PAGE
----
Baku has condemned the European Union Mission in Armenia after its head cited Armenian reports of a potential renewed Azerbaijani offensive.
The head of the EU Mission in Armenia, Markus Ritter, told Germany’s DW that ‘many Armenians believe there’ll be a spring offensive by Azerbaijan’.
‘If this doesn’t happen, our mission is already a success’, said Ritter.
However, he added that the observers cannot ‘detect, for instance, troop movements in preparation of another attack’ and that the function of the mission was limited as they had no access to Azerbaijani territories.
Azerbaijan’s Foreign Ministry quickly condemned Ritter’s comments, accusing the head of the EU Mission of bias towards Armenia.
‘We strongly condemn the fact that the head of the EU Mission […] presented the main task of the EU Mission as “protecting Armenia from Azerbaijan” ’, read the ministry’s response.
‘We have repeatedly emphasised the need to prevent this mission from being misused to undermine the normalisation process between Azerbaijan and Armenia’, continued the statement.
The 100-strong EU Mission in Armenia includes 50 unarmed observers, who, according to Ritter, only have ‘binoculars and cameras at [their] disposal’ and cannot interfere in case of an escalation between Armenia and Azerbaijan.
[Read more on OC Media: EU approves 2-year monitoring mission to Armenia–Azerbaijan border]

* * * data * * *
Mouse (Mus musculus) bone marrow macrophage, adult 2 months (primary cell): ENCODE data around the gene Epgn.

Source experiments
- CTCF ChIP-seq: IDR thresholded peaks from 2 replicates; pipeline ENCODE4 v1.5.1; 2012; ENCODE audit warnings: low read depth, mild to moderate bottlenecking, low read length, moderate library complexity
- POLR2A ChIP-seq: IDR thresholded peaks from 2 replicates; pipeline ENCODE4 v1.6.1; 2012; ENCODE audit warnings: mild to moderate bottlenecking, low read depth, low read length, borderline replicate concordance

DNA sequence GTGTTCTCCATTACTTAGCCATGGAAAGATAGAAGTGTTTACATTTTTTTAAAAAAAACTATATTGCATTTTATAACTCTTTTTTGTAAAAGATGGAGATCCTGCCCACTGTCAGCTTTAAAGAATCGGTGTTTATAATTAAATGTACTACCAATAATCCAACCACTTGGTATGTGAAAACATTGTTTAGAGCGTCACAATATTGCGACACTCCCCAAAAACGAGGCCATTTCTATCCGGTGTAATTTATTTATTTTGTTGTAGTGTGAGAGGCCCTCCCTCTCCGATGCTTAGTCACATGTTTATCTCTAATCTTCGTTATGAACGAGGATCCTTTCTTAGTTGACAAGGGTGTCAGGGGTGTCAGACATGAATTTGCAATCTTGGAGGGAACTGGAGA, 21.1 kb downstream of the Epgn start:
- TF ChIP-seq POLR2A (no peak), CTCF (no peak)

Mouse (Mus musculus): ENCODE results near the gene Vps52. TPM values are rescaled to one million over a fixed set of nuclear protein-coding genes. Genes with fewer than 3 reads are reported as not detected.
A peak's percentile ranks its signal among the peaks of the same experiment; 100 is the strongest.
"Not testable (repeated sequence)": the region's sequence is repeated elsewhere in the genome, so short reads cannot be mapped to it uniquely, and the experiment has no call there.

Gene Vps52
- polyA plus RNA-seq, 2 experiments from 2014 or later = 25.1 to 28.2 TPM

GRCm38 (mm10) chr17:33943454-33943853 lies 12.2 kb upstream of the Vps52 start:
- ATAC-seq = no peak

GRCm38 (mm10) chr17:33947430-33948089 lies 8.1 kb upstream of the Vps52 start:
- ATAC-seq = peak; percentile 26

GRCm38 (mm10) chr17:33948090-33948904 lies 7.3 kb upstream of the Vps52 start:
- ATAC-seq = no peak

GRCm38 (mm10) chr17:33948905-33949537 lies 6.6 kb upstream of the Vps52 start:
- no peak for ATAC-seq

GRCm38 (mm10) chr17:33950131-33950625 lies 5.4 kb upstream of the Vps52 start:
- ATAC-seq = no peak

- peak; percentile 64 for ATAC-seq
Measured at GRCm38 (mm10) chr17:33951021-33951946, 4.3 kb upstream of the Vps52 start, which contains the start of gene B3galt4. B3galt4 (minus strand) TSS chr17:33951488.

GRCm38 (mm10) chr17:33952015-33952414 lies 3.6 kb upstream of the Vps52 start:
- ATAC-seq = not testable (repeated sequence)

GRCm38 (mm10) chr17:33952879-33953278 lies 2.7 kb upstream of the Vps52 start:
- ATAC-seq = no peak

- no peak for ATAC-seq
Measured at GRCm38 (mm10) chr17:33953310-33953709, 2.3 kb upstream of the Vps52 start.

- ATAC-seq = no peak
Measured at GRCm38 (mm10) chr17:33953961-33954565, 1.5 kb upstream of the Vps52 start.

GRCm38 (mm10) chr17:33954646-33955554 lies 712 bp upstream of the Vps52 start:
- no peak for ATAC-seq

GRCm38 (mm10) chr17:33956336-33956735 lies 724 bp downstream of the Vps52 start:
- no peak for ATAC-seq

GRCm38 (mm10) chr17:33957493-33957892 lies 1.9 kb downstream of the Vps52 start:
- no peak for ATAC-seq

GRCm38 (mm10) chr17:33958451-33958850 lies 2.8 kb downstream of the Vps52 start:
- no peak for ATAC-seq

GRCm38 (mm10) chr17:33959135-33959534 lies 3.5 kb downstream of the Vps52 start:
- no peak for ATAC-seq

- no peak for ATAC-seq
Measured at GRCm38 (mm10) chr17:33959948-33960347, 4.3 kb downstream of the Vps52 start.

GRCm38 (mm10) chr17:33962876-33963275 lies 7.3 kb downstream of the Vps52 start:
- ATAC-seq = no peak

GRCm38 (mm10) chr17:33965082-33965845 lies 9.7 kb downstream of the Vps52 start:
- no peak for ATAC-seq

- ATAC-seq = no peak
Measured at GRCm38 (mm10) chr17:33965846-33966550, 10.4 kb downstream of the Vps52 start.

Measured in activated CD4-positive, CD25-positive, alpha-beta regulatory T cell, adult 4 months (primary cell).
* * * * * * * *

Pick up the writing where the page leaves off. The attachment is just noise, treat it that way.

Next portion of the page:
The monitoring mission was agreed upon late last year, and was deployed in Armenia early in 2023 for a two-year term. It does not operate in Nagorno-Karabakh, where 2,000 Russian peacekeepers have been stationed since the end of the Second Nagorno-Karabakh War.
Yerevan and Baku agreed to a short-term European monitoring mission after last year’s two-day war in September. The short-lived mission was also based inside Armenian borders.
However, the EU’s special representative to the South Caucasus, Toivo Klaar, stated that the long-term mission was deployed without prior Azerbaijani agreement.
‘We have not agreed on this with the Azerbaijani authorities because it is, after all, on the territory of Armenia, but we have been absolutely transparent about what it is that we are doing, what the purpose of this mission is, and about the activities of the mission’, said Klaar earlier in March in an interview with Azerbaijani media.
Azerbaijan reluctantly accepted the mission on the condition that it would ‘take into account the legitimate interests of Azerbaijan’.
Moscow directly criticised the mission, with the Russian Foreign Minister Sergei Lavrov dismissing it as ‘counterproductive’. The top diplomat accused Armenia of favouring the West over Russia and its proposed CSTO monitoring mission.
On Wednesday, Moscow reaffirmed its readiness to deploy CSTO monitors to Armenia.
[Read more: Russia slams EU monitoring mission in Armenia]